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Dissecting heterogeneity, clonal evolution, and epigenetic changes in distinct and molecularly defined AML subsets by multi omics single-cell sequencing

Schuster, Linda Christina

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In acute myeloid leukemia (AML), initiation of tumorigenesis via multiple oncogenic mutations occurs throughout various stages of hematopoiesis that disrupt the corresponding transcriptomic and epigenetic profiles. The cancer cells that emerge are referred to as blasts and share biological features from these disease-specific alterations and patterns associated with differentiation and the tumor cell of origin. The resulting blasts show a large inter- and intra-tumor heterogeneity within molecularly defined AML subgroups that are highly relevant for risk stratification and personalized treatment strategies. Sequencing methods that analyze the transcriptome (scRNA-seq) and epigenome (scATAC-seq) are ideally suited to resolve tumor cell heterogeneity as well as non-malignant cell types in the microenvironment. Additionally, scATAC-seq allows to map the binding of transcription factors (TF) and infer cell-specific regulatory networks. Here, I dissected inter- and intra-tumor heterogeneity in patients with different genetic aberrations representing major subgroups in AML, namely MLL fusions, IDH mutated, and FLT3-ITD rearranged AMLs. I established and adjusted the experimental and bioinformatic procedures to generate reproducible and scalable data by scRNA/ATAC-seq of peripheral blood and bone marrow biopsies from AML patients. I could demonstrate that leukemic cells could be successfully distinguished from the microenvironment based on marker gene annotation from the human cell atlas and ploidy inference. Furthermore, I used the experimental and data analysis framework to analyze specific molecular features of the three AML subgroups. First, I characterized changes in the transcriptome and classified developmental stages of leukemic cells carrying MLL-EDC4 fusions along the hematopoietic stem cell to the myeloid trajectory compared to other MLL fusions. Cell type prediction revealed extensive malignant cell diversity and a phenotype skewed towards stem- and progenitor-like populations in MLL-EDC4 leukemic cells. To further elucidate transcriptomic properties of MLL-EDC4 cells, TF activity was inferred. The results agreed with differential gene expression highlighting many TFs that play a critical role in hematopoiesis, endothelial-to-hematopoietic transition, or leukemic stem cell activation. Second, I developed an approach to resolve the subclone- specific response during FLT3 inhibition with midostaurin. Analysis from scRNA and scATAC V showed different FLT3 activity/chromatin signatures within clusters of leukemic cells in the relapse that could be explained by midostaurin resistance and the emergence of distinct subclones as detected by scDNA-seq. Third, I characterized how the chromatin accessibility landscape was influenced by IDH1 mutated cells treated ex vivo with targeted therapy compared to IDH1 wild-type cells. Treatment with the IDH1 inhibitor revealed a partially reversible pattern of accessibility while other mutation-induced epigenetic modifications could not be reverted. The scRNA-seq data acquired for the three different AML subgroups were then exploited to perform a cell type prediction analysis. The relative abundance of different malignant cell types discovered varied amongst tumors, with some having just two identities and others having a wide range of malignant cells. MLL fusions, except for MLL-EDC4, generally conferred a more differentiated phenotype predominantly consisting of monocytes/macrophage CD14-like and promonocyte-like cells. Both tumor entities harboring FLT3-ITDs or IDH1 mutations showed a more complex composition of cell types along the myeloid differentiation trajectory than MLL fusions. The composition of cell types was generally more skewed to early progenitors at the point of diagnosis when compared to their matching relapse sample. This indicates a partial differentiation of AML cells that treatment might induce. In summary, this thesis provides novel insights into the tumorigenesis process in AML by using a systematic and functional analysis approach of the transcriptome and open chromatin in single cells for three major genetically defined AML subgroups. A better comprehension of cellular hierarchies, epigenetic effects, clonal evolution, and their impact on gene regulation might help to understand disease progression, stratify patient risk, and help to improve the treatment of hematopoietic malignancies in the future.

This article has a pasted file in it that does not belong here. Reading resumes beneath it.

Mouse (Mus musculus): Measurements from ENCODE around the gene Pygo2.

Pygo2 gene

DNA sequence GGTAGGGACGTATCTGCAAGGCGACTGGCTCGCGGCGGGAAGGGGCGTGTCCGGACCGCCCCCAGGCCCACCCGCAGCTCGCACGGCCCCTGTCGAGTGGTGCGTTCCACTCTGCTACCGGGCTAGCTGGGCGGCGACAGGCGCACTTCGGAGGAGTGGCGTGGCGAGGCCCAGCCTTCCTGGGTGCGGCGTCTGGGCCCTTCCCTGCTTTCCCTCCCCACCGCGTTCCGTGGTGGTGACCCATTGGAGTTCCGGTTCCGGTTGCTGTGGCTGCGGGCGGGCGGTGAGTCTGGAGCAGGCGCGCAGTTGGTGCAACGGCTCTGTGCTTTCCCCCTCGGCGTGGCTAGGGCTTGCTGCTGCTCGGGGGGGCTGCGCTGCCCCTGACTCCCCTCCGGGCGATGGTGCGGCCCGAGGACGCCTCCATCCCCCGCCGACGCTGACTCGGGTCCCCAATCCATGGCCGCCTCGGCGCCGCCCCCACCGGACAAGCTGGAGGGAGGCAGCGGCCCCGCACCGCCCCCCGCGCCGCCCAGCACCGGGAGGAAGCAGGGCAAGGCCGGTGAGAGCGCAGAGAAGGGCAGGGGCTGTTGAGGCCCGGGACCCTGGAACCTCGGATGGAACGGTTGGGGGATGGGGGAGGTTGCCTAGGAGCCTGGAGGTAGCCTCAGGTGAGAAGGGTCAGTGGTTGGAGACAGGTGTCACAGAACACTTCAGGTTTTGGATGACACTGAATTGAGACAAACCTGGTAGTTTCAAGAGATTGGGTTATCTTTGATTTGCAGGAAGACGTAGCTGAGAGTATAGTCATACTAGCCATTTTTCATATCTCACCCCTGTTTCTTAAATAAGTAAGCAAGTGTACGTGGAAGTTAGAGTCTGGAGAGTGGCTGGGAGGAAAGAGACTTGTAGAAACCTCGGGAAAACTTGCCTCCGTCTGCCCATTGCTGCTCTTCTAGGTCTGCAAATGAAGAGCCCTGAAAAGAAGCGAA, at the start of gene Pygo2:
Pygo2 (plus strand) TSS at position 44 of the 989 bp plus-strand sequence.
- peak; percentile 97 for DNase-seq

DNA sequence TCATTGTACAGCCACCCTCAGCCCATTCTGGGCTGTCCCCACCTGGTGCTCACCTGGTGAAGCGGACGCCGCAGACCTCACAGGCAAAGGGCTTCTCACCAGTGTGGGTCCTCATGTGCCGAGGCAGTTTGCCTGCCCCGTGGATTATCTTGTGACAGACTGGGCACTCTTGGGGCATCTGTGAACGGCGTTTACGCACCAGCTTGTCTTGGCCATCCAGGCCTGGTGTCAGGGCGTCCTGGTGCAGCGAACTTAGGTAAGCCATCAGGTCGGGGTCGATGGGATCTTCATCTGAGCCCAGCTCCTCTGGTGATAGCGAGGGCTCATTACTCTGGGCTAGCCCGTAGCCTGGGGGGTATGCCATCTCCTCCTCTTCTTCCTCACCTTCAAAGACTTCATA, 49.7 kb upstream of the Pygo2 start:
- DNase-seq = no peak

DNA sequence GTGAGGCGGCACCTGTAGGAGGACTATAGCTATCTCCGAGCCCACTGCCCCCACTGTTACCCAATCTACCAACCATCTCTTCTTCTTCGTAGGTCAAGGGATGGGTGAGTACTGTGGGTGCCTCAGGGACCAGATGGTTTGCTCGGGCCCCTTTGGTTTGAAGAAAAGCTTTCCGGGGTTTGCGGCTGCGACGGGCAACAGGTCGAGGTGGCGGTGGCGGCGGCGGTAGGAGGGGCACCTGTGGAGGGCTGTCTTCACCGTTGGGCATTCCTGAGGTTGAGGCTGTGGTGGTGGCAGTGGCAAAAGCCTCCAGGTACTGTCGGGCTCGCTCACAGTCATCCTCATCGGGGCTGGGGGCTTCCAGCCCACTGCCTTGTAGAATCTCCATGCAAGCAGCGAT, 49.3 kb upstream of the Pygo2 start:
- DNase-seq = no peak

Document type: Dissertation
Supervisor: Rippe, Prof. Dr. Karsten
Place of Publication: Heidelberg
Date of thesis defense: 17 October 2022
Date Deposited: 24 Oct 2022 11:52
Date: 2022
Faculties / Institutes: Fakultät für Ingenieurwissenschaften > Institute of Pharmacy and Molecular Biotechnology
DDC-classification: 500 Natural sciences and mathematics
570 Life sciences
Controlled Keywords: AML, EDC4, FLT3
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